“Wine-contamination” of the Adriatic: Examples of punishing wine smugglers from medieval Dubrovnik
By Gordan Ravančić
Acta Histriae, Vol.22:4 (2014)
Abstract: Strict import-export regulations of the medieval Dubrovnik (Ragusean) authorities included also a rather rigid control of the wine trade. Namely, since wine was considered as important nutrition sustenance, these regulations included not only wine import from foreign countries, but also control over the inner trade within the borders of Dubrovnik district (later The Republic of Dubrovnik). Each violation of these regulations was followed by high fines and shedding of the smuggled wine to the sea. However, during the 14th century these regulations had softened and spilling of the wine was substituted with some other forms of punishment.
Introduction: Questions and problems regarding medieval wine-trade on Mediterranean are rather well elaborated in the existing historiography. Undoubtedly wine was quite an important commodity and – as far as regarding Mediterranean – it was not luxurious merchandise. Its importance was tightly connected with the fact that wine, and its production, were one of the foundations/basis of the daily life in the Mediterranean basin.
Pre-modern Dubrovnik in any sense was a part of this pre-modern Mediterranean world, and thus in medieval Dubrovnik situation regarding wine and its daily usage was not different than in any other pre-modern (medieval) city on the Adriatic coast. Wine, its production and trade was an important part of Dubrovnik’s economy which is quite obvious even from Dubrovnik’s medieval statutes, since there are 26 ordinances regarding the treatment of grapes and vine, 9 ordinances regarding vintage, and 20 ordinances regarding wine-trade. In comparison to some other medieval cities on the eastern Adriatic coast like Split and Trogir which had far less ordinances regarding the wine-trade, one has to note that Dubrovnik authorities obviously considered wine and grapes very important for their city.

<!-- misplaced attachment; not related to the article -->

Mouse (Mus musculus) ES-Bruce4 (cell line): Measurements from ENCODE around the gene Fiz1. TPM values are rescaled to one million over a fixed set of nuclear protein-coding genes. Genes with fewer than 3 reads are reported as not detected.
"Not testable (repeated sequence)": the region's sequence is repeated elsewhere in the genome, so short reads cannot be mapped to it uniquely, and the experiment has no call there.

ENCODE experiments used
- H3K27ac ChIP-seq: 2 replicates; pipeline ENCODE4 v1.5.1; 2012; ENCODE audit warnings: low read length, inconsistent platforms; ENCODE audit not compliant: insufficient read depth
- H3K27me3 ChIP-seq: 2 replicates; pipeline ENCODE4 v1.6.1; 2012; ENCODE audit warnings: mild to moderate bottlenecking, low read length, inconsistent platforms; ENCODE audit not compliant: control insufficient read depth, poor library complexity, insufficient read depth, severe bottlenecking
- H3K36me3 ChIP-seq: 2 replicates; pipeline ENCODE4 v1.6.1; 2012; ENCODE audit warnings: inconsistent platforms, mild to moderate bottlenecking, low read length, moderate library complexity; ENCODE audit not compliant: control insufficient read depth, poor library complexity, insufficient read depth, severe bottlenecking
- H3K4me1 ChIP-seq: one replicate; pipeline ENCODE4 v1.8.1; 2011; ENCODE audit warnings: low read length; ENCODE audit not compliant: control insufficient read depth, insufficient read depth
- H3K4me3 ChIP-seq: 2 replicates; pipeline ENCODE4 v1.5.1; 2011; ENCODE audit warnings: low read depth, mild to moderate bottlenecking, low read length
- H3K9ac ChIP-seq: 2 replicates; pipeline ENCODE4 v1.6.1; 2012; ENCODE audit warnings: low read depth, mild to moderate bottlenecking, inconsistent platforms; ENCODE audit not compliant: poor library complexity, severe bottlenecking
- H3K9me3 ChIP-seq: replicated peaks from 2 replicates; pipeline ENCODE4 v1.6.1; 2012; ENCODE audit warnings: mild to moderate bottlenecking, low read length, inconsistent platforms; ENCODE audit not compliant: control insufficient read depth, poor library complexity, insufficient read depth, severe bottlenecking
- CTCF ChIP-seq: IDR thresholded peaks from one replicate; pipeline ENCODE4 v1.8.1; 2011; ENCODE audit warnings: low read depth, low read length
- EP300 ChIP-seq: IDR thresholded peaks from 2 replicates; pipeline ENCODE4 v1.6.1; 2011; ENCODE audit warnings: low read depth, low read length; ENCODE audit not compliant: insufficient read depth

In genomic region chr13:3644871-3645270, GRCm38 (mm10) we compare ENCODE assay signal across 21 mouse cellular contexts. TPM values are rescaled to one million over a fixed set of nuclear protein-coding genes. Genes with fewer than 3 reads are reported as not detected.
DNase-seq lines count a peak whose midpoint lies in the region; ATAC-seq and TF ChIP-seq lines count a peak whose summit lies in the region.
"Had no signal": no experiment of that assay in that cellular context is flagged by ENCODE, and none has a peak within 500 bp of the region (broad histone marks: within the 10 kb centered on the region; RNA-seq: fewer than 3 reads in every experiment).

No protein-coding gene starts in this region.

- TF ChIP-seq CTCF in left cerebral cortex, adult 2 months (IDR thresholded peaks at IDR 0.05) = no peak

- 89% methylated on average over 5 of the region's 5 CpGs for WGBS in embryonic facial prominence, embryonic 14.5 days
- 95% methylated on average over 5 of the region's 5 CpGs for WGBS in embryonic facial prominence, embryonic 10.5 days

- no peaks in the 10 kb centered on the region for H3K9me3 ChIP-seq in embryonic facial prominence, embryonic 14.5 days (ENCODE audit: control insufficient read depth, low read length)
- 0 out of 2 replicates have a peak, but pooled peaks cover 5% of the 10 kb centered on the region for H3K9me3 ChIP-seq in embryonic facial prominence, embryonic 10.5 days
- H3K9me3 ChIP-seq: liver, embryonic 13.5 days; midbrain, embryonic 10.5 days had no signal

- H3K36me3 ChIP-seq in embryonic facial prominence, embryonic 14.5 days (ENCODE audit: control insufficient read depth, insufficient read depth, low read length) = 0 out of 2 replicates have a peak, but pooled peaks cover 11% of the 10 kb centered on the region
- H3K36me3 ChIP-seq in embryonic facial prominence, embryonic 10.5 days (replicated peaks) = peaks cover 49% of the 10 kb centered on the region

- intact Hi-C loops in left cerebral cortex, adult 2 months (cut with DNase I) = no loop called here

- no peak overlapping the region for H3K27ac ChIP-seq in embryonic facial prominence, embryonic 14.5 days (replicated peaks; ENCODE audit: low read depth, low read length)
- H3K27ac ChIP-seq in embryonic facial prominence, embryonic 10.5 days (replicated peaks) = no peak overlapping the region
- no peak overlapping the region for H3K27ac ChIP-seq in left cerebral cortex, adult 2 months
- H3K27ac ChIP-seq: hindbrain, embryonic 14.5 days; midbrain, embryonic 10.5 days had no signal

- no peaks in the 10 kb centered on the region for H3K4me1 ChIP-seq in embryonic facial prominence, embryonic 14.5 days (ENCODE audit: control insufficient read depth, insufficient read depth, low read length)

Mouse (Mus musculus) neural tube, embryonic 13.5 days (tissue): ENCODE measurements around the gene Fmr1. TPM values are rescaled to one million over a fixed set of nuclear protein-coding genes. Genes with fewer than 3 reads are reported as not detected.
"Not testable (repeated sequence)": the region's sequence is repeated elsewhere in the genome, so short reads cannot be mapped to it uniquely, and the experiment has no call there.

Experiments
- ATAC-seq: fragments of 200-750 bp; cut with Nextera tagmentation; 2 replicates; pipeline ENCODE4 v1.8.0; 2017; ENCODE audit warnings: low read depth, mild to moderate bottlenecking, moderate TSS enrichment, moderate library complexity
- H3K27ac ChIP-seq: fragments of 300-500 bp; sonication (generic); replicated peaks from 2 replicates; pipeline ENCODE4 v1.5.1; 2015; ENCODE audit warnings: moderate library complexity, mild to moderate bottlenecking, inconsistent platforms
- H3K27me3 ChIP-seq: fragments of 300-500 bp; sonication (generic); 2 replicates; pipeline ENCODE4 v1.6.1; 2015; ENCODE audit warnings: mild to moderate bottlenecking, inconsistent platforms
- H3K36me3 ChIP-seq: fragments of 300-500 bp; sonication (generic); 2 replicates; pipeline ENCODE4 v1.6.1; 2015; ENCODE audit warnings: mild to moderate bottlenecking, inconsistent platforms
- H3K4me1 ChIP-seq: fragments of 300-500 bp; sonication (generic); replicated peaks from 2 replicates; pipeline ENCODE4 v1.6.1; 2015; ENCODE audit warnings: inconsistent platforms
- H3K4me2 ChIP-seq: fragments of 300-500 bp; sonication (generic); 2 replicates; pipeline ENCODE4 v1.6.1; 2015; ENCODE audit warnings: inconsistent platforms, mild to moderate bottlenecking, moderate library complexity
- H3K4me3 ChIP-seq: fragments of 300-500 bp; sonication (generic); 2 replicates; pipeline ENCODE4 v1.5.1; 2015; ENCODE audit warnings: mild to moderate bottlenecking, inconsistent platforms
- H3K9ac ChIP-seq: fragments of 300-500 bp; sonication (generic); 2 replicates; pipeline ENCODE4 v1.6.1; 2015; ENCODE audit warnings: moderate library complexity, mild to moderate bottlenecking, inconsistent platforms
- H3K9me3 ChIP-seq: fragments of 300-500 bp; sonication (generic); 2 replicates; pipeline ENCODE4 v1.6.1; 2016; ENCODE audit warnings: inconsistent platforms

Moreover, as Major Council of Dubrovnik explicitly stated in one of their conclusions in 1415 wine was considered as one of the first and most necessary things for the health of the human body (“vna de principalioribus et neccesarioribus rebus requisitis sanitati corporum humanorum”). Such a statement reveals the fact that wine in medieval Dubrovnik was considered not only as food trading commodity but primarily as foodstuff with valuable nutritional sustenance. Such an opinion can be corroborated with many examples where wine was given as addition meal to the laborers who worked at communal (public) edifices. Still, the fact that wine contains alcohol could cause in daily life many “problems”, since extensive drinking could lead to alcoholism and possibly to violence.
By the same token, wine and its usage left some trace in Dubrovnik’s contemporary literature. Namely, famous tradesman and author of merchants’ manual Benedetto Cotrugli in his study Della mercatura e del mercante perfetto wrote also about wine and its value in business and daily life. He states that any respectable merchant should have own vineyard and wine cellar, but also that one should be careful with wine consumption since love towards wine drinking could damage his business. Moreover, Cotrugli reveals that extensive drinking can cause spiritual lethargy, impotence and various other diseases.